“Izrekiel!” I heard Father shout behind me. He ran to my side, followed by General Oimé and a few soldiers, with hands on their weapons. He had his own sword drawn, pointed at the boy on the ground.
“Kill him,” Father ordered, with his eyes fixed on the boy.
It was a moment before I could speak. I swallowed hard and said, “No,” my body shaking of its own accord.
Father went stiff, his face changing into a blank mask. “Very well,” he said. “One day you will learn not to be a coward.”
And his sword fell down on the boy’s neck, severing his life forevermore.
That one foreign boy haunted my dreams for several weeks, and even after I had gotten past the nightmares, I still found myself dwelling on it occasionally. I got over it eventually, of course. If there is one thing I learned, it is that humans are very adaptable when it comes to injustice and guilt; at some point, you just grow numb to all the terrible things you witness. Or you simply learn to turn the other way.
It became much easier after that. I left with the troops every time the Demali threat appeared again. Sometimes I accompanied Father, or Ryukou, and other times, I simply fought with the men being led by one of our many generals. I never received any major injuries—a few scrapes and bruises maybe, a broken rib once, and a sprained wrist several times—but I remained mostly intact and healthy when I returned home.
“This happened when I tried to block a blow to my head,” I explained. “My blade slipped, and the bastard got a hit on my vambrace. I’m just lucky it was the flat of the blade.”
“Cursing ill-befits a prince, Your Highness,” my old tutor Bandaro said with disapproval coloring his tone.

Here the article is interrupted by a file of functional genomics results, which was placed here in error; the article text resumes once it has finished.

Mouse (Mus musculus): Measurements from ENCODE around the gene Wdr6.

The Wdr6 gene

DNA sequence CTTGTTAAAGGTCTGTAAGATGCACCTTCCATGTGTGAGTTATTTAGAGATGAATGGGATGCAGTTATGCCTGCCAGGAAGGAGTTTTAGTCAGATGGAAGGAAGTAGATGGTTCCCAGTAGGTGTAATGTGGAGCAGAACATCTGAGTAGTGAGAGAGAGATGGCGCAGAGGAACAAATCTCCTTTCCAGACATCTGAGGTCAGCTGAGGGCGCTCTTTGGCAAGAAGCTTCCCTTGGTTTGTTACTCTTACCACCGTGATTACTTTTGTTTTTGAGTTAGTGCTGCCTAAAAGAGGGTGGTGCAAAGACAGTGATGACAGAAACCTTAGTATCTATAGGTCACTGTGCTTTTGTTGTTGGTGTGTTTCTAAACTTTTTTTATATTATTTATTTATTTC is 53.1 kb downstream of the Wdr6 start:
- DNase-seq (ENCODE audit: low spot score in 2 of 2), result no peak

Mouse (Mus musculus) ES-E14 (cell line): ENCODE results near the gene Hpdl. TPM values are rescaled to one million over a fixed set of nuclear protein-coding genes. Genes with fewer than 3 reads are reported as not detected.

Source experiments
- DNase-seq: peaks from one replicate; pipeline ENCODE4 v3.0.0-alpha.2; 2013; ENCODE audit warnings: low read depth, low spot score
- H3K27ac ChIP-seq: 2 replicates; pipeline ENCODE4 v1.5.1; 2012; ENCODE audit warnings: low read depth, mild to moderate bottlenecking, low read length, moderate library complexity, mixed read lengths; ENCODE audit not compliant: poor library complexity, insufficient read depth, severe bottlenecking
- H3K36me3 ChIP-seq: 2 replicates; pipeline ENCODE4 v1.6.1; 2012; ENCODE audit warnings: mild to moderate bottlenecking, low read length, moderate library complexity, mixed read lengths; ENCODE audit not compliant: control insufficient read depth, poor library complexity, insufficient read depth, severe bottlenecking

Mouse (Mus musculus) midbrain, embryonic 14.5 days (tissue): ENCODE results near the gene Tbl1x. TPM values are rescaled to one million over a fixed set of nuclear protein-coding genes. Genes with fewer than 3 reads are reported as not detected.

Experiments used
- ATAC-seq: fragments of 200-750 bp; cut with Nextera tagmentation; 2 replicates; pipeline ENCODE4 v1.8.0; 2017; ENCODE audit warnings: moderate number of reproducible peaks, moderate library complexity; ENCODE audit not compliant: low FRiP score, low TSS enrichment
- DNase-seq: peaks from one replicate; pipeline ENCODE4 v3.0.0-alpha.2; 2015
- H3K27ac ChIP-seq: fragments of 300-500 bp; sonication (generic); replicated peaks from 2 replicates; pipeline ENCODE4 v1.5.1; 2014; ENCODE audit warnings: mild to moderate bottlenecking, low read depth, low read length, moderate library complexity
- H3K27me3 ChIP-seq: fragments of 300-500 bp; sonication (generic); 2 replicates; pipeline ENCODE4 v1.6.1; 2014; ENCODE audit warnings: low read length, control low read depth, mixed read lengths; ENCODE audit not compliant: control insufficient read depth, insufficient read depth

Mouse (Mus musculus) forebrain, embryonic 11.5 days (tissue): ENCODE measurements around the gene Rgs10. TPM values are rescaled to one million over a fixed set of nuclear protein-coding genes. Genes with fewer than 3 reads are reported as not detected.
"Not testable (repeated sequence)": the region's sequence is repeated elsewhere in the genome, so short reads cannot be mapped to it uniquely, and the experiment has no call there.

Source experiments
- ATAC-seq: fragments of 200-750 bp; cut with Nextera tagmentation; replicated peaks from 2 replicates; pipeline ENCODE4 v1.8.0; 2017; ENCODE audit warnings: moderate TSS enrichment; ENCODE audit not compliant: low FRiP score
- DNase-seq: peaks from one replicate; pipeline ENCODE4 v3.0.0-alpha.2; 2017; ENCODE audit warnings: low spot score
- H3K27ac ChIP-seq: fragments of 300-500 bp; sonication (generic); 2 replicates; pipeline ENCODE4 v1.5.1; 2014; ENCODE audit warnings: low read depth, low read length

I laughed dryly, throwing my head back slightly. “Well, it hurts dammit. When you retain an injury from battle, you tell me, Tutor. Then you will have full right to reprimand my language. Silly old man… It’s not as if I’m in front of a court full of nobles, or even my father.”
Bandaro seemed annoyed by my apparent disregard for manners, but he simply sighed and shook his head.
“I’ve never seen someone so resilient to steel,” the Royal Physician said with a hint of humor while he created a new splint to set my swollen wrist. “I hope these are your worst injuries I ever have to treat.”
“Indeed, I do too,” I said. “This is painful enough as it is.” I winced as the physician tightened the wrappings of the splint. “....And listening to my brother’s constant nagging while my wrist heals will be a demon’s job.”
Physician Hong chuckled once. “Aye, His Highness certainly cares about you.”
“Cares? Ha! He enjoys harassing me.”
“Perhaps only a little,” Ryukou said from the doorway. He smiled and entered the room. “Good day, Bandaro, Physician Hong.”
They bowed their heads to him in response.
“Ryukou? I thought you had gone with Father to settle the matter in Aieto?”
“I did, but we returned a day earlier than planned. We finished the business much easier than was anticipated.” Ryukou crossed to me sitting on the table and glanced down at my wrist. “I see you were injured again. I knew you would be, reckless little brother.”
“Oh so you’ve never been injured before?” I retorted.
“No, I have, but only when I’m faced with a real enemy,” he teased with a subtle smile of amusement.
I rolled my eyes. “You’re unbelievably humble.”
“I am, aren’t I?” Ryukou ruffled the top of my hair, pulling more coppery strands from the messy topknot. “Does it hurt awfully much?” he asked, with sudden sympathy.
“No,” I lied, causing the physician to raise his eyebrows and exchange a glance with Bandaro. “It’s just a small bit unpleasant.”
Ryukou nodded. “I’m not surprised. It seems to be quite inflamed.” There was no sense of mocking in his tone. He knew that I was lying, but he seemed to respect my façade of strength. That was simply how brothers were: we both understood each other’s pain, but we mutually agreed not to talk about it.